(i) Whether Morrisons is vicariously liable for Mr Skelton’s conduct;
(ii) If the answer to (i) is “yes”:
(a) Whether the 1998 Act excludes the imposition of vicarious liability for statutory torts committed by an employee data controller; and
(b) Whether the 1998 Act excludes the imposition of vicarious liability for misuse of private information and breach of confidentiality.
On issue (i) the Court held that the first instance Judge and the Court of Appeal misunderstood the principles governing vicarious liability in that:
• Mr Skelton was not authorised to upload the payroll data onto the Internet;
• The “five incidents” in Christian Brothers  UKSC 56 were not material or relevant to the facts of this case;
• While there a link and chain of causation between Morrisons giving Mr Skelton access to the payroll data to transmit it to KPMG and him disclosing it on the Internet, it did not satisfy the close connection test; and
• Mr Skelton’s motive for disclosing the payroll data was highly material in determining whether Morrisons was vicariously liable for the wrongful disclosure.
The Court found that Mr Skelton was not engaged in furthering Morrisons’ business when he uploaded the payroll data onto the Internet. In fact, he was pursuing a “personal vendetta” and so his wrongful conduct was not so closely connection with the act that Morrisons authorised him to do, which was to transfer the payroll data to KPMG. Morrisons could not be held vicarious liable for Mr Skelton’s wrongdoing in these circumstances.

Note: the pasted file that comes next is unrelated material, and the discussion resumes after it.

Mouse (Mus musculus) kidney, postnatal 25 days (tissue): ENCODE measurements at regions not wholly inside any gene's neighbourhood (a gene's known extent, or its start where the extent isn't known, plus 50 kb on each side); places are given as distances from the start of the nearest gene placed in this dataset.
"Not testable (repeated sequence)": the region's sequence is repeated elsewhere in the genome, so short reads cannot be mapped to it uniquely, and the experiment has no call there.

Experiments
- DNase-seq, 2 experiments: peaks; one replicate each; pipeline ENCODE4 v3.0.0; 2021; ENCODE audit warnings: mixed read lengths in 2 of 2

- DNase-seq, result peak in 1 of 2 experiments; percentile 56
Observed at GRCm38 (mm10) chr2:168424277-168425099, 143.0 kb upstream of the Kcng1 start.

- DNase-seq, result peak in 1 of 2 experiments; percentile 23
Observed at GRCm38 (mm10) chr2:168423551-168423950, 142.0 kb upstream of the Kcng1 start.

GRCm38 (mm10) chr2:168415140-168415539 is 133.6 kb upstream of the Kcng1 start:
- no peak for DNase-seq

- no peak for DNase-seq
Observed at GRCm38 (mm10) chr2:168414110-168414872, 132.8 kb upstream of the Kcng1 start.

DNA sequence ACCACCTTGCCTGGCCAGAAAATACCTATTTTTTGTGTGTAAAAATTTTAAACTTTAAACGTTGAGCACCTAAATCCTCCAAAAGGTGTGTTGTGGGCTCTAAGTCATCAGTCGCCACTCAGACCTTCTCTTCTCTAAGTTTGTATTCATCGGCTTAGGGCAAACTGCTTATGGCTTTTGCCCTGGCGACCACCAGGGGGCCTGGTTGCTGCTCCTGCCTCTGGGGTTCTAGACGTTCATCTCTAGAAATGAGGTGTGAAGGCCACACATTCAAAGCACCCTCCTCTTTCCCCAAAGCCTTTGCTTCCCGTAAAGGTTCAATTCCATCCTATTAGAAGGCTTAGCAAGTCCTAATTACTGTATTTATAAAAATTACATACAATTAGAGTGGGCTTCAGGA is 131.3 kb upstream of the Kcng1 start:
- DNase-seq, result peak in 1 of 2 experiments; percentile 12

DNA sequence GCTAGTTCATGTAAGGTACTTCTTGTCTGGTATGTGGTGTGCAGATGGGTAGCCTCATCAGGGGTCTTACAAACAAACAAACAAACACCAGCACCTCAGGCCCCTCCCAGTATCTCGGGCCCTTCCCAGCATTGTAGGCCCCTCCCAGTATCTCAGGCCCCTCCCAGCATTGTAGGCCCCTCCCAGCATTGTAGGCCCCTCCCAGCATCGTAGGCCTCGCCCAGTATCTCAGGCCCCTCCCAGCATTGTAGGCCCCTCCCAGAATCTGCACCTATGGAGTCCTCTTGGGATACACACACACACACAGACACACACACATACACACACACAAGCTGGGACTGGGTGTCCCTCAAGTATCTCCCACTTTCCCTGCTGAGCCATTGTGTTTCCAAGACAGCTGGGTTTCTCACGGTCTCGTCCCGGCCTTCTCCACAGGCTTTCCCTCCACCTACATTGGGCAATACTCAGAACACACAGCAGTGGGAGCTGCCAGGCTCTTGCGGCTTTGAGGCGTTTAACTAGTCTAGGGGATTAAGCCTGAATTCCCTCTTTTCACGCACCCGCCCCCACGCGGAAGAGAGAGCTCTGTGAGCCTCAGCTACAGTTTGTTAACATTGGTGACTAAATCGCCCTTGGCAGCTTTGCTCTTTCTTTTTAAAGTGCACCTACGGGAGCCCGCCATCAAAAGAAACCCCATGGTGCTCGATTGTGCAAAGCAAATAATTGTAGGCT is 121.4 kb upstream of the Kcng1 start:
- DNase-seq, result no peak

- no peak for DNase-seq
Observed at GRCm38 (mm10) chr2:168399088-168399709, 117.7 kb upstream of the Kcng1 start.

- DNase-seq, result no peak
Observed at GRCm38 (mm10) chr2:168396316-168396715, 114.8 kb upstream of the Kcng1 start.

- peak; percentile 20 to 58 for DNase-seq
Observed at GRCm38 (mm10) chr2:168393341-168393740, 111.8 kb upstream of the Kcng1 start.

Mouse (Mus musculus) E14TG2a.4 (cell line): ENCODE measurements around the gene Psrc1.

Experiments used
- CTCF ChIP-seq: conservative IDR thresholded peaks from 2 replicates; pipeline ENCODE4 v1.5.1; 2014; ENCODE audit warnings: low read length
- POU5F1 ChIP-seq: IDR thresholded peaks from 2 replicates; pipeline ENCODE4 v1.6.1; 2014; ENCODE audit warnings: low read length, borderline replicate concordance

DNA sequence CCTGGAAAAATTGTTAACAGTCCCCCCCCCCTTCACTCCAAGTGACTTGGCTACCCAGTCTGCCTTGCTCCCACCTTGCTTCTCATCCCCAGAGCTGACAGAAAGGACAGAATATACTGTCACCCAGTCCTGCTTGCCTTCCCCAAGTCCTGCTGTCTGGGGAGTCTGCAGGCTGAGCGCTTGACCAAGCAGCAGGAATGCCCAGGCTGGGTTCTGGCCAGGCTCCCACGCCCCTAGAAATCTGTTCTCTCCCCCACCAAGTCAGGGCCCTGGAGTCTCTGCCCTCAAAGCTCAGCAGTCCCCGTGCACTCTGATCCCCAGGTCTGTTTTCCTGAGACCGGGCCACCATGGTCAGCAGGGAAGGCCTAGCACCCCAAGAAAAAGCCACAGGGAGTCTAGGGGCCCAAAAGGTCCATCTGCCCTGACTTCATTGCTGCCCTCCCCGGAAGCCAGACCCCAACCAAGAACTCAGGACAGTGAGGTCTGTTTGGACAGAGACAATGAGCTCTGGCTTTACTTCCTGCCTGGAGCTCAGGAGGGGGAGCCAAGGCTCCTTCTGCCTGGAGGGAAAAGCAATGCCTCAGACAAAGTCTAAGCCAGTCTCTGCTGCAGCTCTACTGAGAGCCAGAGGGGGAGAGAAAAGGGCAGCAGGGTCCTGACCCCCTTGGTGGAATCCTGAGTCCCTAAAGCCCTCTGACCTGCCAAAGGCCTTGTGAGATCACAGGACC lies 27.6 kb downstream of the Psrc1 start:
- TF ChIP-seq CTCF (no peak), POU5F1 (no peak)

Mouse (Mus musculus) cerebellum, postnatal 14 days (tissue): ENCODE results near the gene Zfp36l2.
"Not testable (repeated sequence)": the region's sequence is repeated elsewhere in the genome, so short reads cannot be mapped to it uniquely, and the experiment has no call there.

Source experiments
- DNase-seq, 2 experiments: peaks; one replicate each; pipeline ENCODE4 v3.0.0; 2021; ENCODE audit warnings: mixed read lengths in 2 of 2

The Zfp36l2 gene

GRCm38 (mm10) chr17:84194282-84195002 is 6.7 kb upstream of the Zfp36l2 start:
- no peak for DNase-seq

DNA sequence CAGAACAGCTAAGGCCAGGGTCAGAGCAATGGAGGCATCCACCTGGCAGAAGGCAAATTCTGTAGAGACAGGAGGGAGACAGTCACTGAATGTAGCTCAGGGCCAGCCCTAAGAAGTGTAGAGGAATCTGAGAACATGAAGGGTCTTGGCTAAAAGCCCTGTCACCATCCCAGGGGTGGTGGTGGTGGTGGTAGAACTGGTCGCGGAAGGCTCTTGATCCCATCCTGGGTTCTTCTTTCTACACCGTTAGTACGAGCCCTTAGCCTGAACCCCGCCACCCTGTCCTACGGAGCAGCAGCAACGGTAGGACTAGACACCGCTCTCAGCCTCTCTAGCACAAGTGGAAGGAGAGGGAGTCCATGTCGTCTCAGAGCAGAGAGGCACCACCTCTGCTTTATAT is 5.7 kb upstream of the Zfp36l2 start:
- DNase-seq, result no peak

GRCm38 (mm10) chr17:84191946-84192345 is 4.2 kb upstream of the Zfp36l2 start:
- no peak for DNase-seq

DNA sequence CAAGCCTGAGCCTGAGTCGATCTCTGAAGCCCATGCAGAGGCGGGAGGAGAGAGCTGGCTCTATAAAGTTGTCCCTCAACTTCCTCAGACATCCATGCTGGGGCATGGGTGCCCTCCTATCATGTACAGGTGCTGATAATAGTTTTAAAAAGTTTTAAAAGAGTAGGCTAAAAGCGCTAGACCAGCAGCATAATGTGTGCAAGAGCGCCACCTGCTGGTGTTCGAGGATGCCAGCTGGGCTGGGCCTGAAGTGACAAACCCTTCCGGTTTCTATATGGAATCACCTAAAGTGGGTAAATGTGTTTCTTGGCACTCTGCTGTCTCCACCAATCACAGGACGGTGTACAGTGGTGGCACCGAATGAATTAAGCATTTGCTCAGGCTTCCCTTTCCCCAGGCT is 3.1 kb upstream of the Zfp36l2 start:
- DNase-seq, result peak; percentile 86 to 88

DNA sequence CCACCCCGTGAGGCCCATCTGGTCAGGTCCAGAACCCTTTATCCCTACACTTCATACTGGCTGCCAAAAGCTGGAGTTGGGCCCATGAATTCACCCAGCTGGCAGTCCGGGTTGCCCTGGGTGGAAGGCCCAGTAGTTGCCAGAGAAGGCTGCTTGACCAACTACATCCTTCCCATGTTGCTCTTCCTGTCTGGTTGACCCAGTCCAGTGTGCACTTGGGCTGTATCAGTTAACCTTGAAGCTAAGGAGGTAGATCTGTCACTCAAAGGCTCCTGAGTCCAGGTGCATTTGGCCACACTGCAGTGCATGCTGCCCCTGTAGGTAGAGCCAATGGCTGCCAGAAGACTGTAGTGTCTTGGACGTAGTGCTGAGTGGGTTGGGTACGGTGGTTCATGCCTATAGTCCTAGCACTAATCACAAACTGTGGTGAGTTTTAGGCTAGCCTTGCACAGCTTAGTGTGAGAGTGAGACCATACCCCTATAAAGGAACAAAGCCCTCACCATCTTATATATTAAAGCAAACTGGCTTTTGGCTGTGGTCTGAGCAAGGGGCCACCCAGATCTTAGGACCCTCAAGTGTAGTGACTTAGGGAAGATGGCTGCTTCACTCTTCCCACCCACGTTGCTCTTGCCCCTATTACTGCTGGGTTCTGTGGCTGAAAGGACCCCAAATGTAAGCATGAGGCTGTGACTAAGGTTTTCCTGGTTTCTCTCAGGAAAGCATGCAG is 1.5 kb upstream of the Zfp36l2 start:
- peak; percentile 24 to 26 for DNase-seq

As to issue (ii), although the Court held that Morrison could not be vicariously liable for Mr Skelton’s malicious wrongful acts, it was decided that is would be appropriate to comment on this issue as it was a fully argued point.
The Court determined that since the 1998 Act is silent on the principle of vicarious liability, an employer could be held vicariously liable for wrongful acts of an employee who is a data controller in the course of his/her employment.
With Barclays, the Court’s decision is plain that an employer is not vicariously liable for the wrongful acts of a self-employed independent contractor, but would the outcome have been different if there was a retainer between Barclays and Dr Bates that imposed positive contractual obligations on Dr Bates to accept a specified number of referrals and prepare a corresponding number of medical reports?
As for Morrisons, while the Judgment illustrates that the Court would not impose vicariously liability on Morrisons for the wrongful disclosure of data by a malicious employee, the door is still wide open for an employer to be held vicariously liable for an employee data controller’s breaches of the 1998 Act.
Should you wish to discuss this article, please contact James Manning, Associate Director, Invicta Law on 03000 411656 or firstname.lastname@example.org
Disclaimer: The contents of this article are intended for general information purposes only and does not constitute, or deem to constitute, professional and/or legal advice. Invicta Law does not accept any responsibility for any loss, damage or expenses suffered as a result of acts or omissions taken in relation to this article.